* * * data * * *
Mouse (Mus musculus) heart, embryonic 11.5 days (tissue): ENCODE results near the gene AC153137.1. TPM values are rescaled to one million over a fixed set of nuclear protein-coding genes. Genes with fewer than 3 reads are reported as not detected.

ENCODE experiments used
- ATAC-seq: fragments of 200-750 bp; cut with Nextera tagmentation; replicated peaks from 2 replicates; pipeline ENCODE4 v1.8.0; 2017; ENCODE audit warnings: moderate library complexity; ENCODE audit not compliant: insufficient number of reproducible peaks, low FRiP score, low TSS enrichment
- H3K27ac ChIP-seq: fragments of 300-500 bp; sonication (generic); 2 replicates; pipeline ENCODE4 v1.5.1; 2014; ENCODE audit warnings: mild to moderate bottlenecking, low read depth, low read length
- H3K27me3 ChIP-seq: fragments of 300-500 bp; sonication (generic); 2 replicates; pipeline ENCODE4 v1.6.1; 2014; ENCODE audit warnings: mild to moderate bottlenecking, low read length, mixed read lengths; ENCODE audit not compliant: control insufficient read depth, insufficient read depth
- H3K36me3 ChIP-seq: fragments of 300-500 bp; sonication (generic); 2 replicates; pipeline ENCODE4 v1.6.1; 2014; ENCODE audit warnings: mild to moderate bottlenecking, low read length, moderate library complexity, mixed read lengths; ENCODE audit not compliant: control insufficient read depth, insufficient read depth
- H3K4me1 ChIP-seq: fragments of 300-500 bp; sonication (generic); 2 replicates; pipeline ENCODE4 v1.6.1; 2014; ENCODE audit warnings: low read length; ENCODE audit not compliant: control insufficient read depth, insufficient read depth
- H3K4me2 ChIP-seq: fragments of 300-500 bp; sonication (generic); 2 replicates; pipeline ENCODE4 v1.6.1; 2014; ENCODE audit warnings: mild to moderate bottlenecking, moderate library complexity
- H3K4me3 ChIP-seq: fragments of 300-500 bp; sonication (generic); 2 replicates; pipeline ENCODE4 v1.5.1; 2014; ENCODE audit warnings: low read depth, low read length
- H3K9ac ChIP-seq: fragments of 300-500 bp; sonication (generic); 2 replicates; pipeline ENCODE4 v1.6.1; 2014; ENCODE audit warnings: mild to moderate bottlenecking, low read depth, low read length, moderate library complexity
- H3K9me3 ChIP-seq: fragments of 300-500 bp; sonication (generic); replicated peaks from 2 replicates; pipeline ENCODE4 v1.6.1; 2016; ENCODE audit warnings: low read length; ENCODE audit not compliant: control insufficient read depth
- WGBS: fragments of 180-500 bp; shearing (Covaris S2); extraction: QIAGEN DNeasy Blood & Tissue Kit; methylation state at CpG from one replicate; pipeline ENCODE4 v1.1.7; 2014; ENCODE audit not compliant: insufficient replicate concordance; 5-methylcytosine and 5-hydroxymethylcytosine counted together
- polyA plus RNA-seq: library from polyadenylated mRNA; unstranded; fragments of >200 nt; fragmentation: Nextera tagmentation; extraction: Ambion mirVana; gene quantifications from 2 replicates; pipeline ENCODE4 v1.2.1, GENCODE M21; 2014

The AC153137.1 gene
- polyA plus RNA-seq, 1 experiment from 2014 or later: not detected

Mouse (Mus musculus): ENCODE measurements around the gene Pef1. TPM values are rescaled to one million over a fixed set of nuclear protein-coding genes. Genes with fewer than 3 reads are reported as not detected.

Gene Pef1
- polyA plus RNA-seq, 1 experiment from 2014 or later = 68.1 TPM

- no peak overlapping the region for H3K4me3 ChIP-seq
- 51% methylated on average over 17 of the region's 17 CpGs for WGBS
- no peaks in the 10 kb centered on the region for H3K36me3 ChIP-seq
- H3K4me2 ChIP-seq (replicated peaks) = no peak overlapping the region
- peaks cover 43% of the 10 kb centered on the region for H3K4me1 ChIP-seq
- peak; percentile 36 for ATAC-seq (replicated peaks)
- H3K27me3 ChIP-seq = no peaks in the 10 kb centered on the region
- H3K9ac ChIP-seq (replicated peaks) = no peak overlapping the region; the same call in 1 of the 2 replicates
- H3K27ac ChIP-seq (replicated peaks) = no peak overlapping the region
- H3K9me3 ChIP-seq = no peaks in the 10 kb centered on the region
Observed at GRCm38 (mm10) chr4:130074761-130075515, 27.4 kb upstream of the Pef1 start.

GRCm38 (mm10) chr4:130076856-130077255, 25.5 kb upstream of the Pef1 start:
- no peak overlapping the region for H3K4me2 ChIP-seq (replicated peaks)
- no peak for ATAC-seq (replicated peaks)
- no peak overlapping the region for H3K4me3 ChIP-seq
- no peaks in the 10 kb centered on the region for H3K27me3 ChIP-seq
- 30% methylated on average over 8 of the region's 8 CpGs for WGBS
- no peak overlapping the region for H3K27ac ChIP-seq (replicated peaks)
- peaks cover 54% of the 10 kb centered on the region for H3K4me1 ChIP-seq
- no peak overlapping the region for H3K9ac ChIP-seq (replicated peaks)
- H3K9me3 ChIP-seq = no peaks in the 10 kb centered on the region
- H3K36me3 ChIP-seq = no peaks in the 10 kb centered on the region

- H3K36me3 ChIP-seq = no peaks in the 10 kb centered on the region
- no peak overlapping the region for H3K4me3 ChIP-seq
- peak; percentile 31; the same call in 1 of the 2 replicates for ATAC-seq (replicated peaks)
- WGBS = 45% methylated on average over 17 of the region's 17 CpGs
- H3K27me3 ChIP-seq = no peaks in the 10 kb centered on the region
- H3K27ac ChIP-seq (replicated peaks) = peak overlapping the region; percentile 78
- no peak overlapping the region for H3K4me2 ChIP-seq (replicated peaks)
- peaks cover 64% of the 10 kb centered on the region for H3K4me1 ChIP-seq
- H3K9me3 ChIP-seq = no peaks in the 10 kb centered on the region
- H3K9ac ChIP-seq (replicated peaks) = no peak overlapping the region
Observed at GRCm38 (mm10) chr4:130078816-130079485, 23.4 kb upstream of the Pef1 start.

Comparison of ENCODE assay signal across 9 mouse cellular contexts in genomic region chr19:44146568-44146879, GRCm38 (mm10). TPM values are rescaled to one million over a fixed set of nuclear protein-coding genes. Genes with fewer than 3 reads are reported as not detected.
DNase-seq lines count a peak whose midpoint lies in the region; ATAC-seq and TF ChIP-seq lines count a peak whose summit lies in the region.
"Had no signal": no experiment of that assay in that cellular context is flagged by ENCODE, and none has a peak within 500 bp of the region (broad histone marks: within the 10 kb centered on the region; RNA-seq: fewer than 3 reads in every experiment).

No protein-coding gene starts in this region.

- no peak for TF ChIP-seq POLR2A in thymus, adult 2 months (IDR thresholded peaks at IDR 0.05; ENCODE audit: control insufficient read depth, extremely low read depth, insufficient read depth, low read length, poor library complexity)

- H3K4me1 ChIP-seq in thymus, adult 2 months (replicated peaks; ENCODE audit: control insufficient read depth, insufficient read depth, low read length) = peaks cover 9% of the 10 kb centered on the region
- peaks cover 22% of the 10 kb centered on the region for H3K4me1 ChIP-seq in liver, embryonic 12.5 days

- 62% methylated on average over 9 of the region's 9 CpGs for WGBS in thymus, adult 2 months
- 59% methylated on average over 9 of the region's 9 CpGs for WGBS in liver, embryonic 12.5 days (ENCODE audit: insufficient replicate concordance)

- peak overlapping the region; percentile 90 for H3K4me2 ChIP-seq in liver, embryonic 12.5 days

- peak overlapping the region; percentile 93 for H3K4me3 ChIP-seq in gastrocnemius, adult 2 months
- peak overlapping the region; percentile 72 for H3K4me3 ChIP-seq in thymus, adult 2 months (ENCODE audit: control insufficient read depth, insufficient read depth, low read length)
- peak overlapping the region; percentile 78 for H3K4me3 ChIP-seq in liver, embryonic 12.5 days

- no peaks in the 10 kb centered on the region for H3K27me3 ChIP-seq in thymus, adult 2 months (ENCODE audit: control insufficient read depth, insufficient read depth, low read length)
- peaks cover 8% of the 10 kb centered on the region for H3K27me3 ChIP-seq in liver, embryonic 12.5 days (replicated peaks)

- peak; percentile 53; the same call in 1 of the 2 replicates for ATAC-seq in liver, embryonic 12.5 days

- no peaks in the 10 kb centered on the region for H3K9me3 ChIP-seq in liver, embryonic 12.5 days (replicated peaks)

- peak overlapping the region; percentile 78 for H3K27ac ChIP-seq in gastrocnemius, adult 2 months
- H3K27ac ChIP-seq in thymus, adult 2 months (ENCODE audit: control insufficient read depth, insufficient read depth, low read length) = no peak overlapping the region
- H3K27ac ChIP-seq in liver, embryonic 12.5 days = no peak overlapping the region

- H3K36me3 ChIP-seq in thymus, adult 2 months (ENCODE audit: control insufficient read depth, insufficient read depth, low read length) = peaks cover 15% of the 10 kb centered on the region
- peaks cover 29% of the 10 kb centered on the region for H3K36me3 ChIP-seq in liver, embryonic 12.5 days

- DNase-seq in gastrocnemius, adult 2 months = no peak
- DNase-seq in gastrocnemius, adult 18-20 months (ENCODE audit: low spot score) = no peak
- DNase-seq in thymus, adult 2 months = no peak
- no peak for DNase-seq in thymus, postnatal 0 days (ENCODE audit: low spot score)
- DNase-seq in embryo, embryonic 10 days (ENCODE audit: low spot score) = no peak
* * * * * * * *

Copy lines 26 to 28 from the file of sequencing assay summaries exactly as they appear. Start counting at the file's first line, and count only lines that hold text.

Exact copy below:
- H3K9ac ChIP-seq (replicated peaks) = no peak overlapping the region; the same call in 1 of the 2 replicates
- H3K27ac ChIP-seq (replicated peaks) = no peak overlapping the region
- H3K9me3 ChIP-seq = no peaks in the 10 kb centered on the region